Sault Ste. Marie’s Rector Machine Works is marking its 90th year in business.
The locally owned and operated metal fabrication shop, located on Sackville Road, manufactures and repairs components for the steel, forestry, power generation, mining and pulp and paper industries.
It also makes drive shafts for everything from ATVs to larger drive shafts that turn equipment in mills and factories and is also involved in hydraulics manufacturing and industrial contracting.
It has recently diversified into aluminum fabrication, aluminum being a favourite with industry leaders as it is lightweight and wear-resistant.
Currently operated by brothers Dave and Mark Rector, the company's ownership has not only created jobs for family members but also for many other Saultites over the years.
“My dad Herv always believed that the business was a vehicle for his family to get through life, and also to provide a living and put food on the table for as many people as he could employ," Dave Rector told SooToday. "He always believed that this was our way of giving back to the community: by providing jobs for families, and not just jobs, but careers for people in the skilled trades."
The company employs welders, machinists, hydraulic technicians, millwrights and administrative staff.
Rector Machine Works currently has 38 full time workers and 12 to 15 millwrights on an as needed basis, has apprentices in its shop and also provides co-op placements for local high school students.
Apart from providing others with a way to make a living, Rector Machine Works has contributed to worthwhile community causes throughout the decades with the Algoma Residential Community Hospice being near and dear to the family’s heart.
“Mom and dad always believed ARCH was very much needed in Sault Ste. Marie,” Dave said.
Hervey Rector Jr., Dave and Mark’s father, passed away at ARCH in 2018, their mother Sandi in 2019.
Rector Machine Works takes part in the annual Hospice Golf Classic and has contributed more than $5,000 per year to ARCH.
The company provides gift cards to the hospice’s chef to buy groceries in order to prepare meals for ARCH residents’ family members while they spend time with their loved ones.
“It was very impactful for our family. You can volunteer and donate to the cause but when you’re actually able to use something like ARCH you understand the full impact of where your dollars are going. It’s one of the charities that we make donations to on a regular basis," Dave said.
Rector Machine Works also sponsors race car drivers, supports activities such as soccer and dance for its employees’ children and works with the Soo Greyhounds.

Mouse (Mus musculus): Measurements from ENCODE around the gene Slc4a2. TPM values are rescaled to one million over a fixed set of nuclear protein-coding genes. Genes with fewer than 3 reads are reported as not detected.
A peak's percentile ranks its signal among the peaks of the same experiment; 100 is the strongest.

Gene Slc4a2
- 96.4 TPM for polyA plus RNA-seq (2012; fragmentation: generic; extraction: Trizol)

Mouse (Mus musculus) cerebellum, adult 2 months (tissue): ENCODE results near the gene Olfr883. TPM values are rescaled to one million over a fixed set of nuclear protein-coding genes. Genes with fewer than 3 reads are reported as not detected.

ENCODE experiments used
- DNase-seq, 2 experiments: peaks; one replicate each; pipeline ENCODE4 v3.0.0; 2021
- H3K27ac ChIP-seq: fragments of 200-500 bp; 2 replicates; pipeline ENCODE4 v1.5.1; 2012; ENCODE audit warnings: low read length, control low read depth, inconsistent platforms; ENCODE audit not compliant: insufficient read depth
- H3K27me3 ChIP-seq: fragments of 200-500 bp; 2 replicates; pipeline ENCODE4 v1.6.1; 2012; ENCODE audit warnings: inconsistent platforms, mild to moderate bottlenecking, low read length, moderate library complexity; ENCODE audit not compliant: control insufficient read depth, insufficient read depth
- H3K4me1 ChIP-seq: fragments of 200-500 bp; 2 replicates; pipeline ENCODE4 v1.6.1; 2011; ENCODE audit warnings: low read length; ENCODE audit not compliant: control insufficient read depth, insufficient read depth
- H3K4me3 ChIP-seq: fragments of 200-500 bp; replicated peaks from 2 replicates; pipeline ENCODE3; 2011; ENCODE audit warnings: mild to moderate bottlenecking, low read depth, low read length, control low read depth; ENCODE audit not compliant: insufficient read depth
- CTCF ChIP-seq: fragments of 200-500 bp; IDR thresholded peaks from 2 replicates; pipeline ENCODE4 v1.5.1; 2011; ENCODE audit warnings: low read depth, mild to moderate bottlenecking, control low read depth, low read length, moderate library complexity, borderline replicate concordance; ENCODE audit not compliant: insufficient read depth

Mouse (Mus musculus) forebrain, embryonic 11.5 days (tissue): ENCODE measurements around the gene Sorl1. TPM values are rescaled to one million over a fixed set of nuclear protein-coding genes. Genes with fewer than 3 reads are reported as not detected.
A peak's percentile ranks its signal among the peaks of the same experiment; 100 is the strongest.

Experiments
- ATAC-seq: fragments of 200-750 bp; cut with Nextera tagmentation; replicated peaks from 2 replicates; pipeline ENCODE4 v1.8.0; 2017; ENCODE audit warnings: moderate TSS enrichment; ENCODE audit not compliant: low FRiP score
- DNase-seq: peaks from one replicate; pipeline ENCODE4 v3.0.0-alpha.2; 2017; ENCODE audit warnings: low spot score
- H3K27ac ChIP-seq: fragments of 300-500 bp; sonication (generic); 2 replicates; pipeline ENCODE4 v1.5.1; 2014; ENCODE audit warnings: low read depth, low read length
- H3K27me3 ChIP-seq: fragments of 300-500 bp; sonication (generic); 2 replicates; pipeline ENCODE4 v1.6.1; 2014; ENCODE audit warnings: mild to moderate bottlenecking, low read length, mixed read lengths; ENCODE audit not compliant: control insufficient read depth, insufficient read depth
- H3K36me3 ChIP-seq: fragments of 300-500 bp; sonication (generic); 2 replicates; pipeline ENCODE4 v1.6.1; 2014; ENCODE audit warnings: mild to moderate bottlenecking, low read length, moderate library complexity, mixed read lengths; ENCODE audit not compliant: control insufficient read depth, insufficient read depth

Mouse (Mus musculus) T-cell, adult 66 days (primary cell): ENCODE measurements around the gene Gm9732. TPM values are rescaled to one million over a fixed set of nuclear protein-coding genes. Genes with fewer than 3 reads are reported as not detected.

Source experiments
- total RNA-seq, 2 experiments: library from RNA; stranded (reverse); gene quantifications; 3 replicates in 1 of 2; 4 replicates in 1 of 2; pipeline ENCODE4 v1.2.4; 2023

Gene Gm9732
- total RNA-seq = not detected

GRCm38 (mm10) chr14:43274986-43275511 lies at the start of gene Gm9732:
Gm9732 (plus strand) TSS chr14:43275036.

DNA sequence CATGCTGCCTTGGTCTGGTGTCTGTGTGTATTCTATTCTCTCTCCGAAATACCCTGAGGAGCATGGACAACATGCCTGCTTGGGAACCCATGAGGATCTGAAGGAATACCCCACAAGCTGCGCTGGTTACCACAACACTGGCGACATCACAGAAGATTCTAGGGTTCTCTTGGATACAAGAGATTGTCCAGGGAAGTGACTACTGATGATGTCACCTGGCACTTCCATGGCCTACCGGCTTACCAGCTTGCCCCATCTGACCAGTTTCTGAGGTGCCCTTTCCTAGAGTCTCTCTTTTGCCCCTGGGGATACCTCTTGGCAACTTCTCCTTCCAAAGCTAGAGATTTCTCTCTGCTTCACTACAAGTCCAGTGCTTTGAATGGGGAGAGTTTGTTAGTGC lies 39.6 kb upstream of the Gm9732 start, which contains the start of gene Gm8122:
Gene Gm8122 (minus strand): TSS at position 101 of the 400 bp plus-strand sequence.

“The Greyhounds are such a great part of the community,” Dave said.
Rector Machine Works sponsors the warmup jerseys the Greyhounds wear and at the end of each hockey season auctions the jerseys off, with all proceeds going to ARCH.
As a member of the Sault’s business community, Dave said he appreciates the Sault Ste. Marie Chamber of Commerce’s efforts to keep local business people in touch with each other during COVID through Zoom calls.
“COVID was really hard on everybody and there was a lot of fear,” Dave said.
“Dealing with different businesses and seeing how they were struggling, we asked if there was anything we could do to help. If anything, COVID probably made the Sault a stronger place in a business sense through networking. It brought the community together in a more firm way.”
Rector Machine Works stayed open throughout the COVID-19 pandemic but Dave said he missed meeting with clients face to face.
The company does business with clients locally, across Ontario and Canada and has also exported into the U.S.
It was launched by Hervey Rector Sr. and his wife Loretta as a machine shop business in Espanola in the 1930s.
The couple relocated to Sault Ste. Marie in 1943, operating out of their home on Charles Street and later relocating to Wellington Street West in 1952.
When Herv Sr. passed away in 1967, son Herv Jr. and wife Sandi took over the business and continued to oversee activities in mentor roles at the current Rector Machine Works site at 190 Sackville Rd.
Rooted in Sault Ste. Marie, Dave said he and his family wouldn’t want to live and work anywhere else.
While in high school he read Morley Torgov’s A Good Place to Come From, a book that draws on the author’s memories of growing up in Sault Ste. Marie.
“The title of that book is still relevant today,” Dave said.
“The Sault has always been a fantastic place to come from. I went to school down in Toronto and I wanted to come back to the Sault. It’s a different pace and people are passionate about our community. We have good people.”